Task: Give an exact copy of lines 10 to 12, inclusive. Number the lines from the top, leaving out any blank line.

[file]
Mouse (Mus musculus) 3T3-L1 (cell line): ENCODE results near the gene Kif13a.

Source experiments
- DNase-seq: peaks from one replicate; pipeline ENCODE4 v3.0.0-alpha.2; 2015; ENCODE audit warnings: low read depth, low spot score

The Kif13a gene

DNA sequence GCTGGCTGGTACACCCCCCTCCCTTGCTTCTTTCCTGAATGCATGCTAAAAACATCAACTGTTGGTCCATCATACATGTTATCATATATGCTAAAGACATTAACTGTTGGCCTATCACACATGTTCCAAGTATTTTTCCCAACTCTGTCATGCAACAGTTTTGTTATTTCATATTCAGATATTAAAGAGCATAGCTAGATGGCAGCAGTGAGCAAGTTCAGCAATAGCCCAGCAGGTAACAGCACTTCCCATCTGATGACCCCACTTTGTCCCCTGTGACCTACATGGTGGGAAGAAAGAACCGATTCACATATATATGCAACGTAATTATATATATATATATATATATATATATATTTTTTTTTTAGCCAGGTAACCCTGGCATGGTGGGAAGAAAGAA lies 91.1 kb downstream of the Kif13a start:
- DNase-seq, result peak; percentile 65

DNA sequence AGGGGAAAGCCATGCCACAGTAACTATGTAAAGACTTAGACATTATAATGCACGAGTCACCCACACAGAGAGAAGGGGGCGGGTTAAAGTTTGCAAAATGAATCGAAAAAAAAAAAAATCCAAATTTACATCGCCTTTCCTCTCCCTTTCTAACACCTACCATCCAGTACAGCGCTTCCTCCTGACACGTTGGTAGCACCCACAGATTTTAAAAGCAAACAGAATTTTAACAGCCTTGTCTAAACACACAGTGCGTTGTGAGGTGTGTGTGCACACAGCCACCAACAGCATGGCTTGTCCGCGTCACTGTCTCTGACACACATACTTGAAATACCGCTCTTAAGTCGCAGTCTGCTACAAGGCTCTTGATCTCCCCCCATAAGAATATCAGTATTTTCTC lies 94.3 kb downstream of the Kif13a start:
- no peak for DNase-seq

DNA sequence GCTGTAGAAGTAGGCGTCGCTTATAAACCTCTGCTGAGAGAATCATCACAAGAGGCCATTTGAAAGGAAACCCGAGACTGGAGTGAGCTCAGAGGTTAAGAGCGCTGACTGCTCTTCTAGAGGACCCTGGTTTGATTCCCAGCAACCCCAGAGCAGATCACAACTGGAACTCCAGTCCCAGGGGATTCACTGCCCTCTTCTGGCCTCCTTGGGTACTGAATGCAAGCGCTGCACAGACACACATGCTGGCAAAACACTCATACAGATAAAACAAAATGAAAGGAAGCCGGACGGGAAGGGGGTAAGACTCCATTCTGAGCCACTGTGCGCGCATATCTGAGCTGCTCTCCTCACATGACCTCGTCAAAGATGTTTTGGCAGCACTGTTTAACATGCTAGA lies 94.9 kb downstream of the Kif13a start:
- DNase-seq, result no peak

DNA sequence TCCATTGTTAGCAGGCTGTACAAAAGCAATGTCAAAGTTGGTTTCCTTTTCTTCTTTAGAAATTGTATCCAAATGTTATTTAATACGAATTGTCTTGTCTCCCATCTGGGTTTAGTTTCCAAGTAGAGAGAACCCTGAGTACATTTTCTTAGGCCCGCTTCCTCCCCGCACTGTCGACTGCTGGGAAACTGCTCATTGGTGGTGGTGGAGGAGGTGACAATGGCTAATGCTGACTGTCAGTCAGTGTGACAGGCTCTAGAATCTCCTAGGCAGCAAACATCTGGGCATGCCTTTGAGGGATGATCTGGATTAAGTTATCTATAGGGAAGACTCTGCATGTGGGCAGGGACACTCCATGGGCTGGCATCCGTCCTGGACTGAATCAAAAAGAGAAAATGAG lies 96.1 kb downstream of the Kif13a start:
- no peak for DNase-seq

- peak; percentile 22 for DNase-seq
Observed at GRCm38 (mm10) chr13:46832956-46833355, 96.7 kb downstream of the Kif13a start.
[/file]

- DNase-seq, result no peak

DNA sequence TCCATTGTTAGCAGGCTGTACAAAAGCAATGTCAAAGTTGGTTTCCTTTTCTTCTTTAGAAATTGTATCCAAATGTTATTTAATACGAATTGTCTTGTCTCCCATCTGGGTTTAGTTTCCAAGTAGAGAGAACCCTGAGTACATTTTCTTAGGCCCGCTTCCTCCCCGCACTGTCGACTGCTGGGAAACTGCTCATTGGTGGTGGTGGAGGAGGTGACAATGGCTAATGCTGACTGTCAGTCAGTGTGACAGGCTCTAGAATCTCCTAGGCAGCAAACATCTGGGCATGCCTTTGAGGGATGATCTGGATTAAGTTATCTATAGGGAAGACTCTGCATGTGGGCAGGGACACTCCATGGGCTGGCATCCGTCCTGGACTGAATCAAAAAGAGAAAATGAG lies 96.1 kb downstream of the Kif13a start:
- no peak for DNase-seq